Rubio wins reelection
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Sen. Marco RubioMarco Antonio RubioFlorida Republicans close ranks with Trump after Capitol siege Confirmation hearing for Biden's DNI pick postponed McConnell about to school Trump on political power for the last time MORE (R-Fla.) is projected to win reelection to his critical Senate seat as Republicans seek to preserve their slim majority in the upper chamber. 

On Tuesday, Rubio defeated Democratic Rep. Patrick Murphy in a race that both parties eyed with the Senate majority hanging in the balance. 


Rubio, who initially declined to run for reelection to pursue a presidential bid, fell short in the GOP primaries after a devastating loss in his home state. 

After dropping out of the race, he repeatedly insisted he’d become a private citizen. But with mounting pressure from top Senate Republicans in a year that was favorable to Democrats, Rubio eventually reversed his decision and jumped back into the race in late June. 

Since his late entry, Rubio was the clear favorite and kept up a consistent lead in the polls, though they started to tighten in the final weeks. Democrats hammered Rubio for being absent in the Senate and claimed that he'd abandon Florida to run again for president.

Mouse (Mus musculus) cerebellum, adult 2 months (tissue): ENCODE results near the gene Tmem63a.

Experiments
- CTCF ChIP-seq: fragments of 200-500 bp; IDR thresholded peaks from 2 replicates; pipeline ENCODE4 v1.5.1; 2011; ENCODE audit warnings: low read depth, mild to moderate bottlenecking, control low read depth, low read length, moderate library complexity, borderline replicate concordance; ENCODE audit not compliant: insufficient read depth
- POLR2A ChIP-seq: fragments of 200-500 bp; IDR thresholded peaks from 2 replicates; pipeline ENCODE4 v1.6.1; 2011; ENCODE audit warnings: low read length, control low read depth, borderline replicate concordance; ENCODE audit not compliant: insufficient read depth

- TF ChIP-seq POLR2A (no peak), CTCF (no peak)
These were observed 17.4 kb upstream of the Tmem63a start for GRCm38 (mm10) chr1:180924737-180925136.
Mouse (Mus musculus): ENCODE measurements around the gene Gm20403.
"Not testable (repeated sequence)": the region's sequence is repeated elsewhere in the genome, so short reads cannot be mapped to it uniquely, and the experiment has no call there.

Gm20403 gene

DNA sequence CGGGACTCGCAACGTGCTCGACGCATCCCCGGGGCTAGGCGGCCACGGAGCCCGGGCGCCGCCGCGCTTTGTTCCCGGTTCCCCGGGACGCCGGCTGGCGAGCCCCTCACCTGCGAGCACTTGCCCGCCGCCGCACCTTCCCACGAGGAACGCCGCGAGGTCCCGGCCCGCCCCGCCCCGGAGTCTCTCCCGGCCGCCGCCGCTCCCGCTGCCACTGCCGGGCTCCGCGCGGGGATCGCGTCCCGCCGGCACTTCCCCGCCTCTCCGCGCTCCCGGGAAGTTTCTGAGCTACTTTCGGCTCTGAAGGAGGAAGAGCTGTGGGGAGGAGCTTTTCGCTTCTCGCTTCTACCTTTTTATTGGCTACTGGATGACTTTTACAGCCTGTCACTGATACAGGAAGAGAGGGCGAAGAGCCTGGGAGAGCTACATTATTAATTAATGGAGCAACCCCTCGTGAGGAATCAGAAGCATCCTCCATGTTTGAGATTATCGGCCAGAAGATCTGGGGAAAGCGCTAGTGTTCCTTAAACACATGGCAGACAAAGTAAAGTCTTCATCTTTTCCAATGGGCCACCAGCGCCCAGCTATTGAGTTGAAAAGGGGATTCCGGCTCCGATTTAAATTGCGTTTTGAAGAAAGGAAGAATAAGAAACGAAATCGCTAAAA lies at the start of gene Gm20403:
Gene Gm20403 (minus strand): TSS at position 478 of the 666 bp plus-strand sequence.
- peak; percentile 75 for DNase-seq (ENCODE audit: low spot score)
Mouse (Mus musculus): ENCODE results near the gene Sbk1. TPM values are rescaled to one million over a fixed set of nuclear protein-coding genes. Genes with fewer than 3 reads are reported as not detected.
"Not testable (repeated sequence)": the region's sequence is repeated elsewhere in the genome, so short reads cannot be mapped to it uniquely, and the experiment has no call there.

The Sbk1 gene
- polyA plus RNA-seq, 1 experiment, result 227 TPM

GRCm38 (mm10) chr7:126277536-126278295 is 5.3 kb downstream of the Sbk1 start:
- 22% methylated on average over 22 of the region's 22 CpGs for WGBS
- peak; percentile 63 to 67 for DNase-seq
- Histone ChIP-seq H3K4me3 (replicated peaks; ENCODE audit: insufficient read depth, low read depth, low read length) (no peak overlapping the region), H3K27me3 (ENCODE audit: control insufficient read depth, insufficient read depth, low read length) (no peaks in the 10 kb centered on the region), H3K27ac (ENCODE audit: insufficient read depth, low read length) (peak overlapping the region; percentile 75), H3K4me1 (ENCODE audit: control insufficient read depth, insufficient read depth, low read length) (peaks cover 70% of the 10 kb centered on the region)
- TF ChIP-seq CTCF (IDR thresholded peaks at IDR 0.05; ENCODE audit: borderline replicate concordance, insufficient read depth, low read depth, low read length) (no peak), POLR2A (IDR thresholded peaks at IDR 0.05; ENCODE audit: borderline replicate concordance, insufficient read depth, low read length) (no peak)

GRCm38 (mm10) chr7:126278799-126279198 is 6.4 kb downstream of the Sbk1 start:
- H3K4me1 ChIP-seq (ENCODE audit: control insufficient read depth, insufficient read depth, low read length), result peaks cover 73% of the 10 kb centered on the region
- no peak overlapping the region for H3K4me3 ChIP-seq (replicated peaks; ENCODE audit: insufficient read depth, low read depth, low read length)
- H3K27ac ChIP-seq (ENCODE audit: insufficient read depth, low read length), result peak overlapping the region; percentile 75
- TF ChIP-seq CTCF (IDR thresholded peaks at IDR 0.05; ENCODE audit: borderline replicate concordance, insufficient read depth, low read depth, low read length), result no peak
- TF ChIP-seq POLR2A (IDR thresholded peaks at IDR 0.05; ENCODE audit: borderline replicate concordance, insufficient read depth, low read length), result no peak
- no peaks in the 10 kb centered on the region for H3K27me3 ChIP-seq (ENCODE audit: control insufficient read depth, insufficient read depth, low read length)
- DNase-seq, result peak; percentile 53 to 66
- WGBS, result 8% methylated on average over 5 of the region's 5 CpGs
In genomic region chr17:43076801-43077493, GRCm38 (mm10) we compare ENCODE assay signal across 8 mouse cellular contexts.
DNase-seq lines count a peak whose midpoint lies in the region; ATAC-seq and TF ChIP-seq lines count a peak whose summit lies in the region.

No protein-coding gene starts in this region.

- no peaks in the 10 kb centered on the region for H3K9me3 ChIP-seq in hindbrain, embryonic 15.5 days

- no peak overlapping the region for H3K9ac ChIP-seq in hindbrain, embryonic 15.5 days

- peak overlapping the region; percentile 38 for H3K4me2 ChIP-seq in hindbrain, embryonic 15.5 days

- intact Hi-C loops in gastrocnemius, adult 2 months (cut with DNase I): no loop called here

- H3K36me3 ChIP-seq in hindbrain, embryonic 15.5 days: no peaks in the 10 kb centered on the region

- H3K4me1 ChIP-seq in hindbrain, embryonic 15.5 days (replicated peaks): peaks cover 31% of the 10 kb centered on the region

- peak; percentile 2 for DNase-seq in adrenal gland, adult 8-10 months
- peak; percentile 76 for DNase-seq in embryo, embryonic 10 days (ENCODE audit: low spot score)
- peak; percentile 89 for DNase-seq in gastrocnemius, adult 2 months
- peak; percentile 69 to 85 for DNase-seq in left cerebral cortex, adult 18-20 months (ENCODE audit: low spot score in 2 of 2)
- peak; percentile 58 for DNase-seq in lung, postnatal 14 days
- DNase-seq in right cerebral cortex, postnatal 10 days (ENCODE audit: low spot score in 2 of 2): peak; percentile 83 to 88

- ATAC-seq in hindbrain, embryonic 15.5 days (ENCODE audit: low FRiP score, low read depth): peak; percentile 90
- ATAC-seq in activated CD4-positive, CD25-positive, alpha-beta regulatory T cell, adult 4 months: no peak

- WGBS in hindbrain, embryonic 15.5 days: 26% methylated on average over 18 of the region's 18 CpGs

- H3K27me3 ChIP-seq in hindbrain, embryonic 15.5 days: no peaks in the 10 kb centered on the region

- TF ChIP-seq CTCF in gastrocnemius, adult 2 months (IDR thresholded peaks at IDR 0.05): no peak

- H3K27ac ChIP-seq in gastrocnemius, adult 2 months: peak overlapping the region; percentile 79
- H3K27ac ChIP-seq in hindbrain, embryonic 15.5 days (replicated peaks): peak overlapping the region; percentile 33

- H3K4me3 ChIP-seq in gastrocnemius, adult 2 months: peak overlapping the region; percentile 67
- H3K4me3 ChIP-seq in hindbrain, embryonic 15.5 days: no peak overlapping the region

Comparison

Murphy, the pick of establishment Democrats over controversial Rep. Alan GraysonAlan Mark GraysonFlorida's Darren Soto fends off Dem challenge from Alan Grayson Live results: Arizona and Florida hold primaries The Hill's Morning Report: Frustration mounts as Republicans blow up tax message MORE, lagged behind Rubio in statewide name recognition. Republicans dubbed him "Privileged Patrick" and knocked him for his father funneling millions into Democratic super PACs to help elect him. His campaign was also marred by a report that he exaggerated parts of his resume, a story he has pushed back on. 

Tuesday’s victory was critical for Rubio: Two losses in the same year would have jeopardized future political aspirations. 

Rubio is expected to launch another presidential bid in 2020, but he has vowed in recent interviews and debates to serve a full six-year Senate term.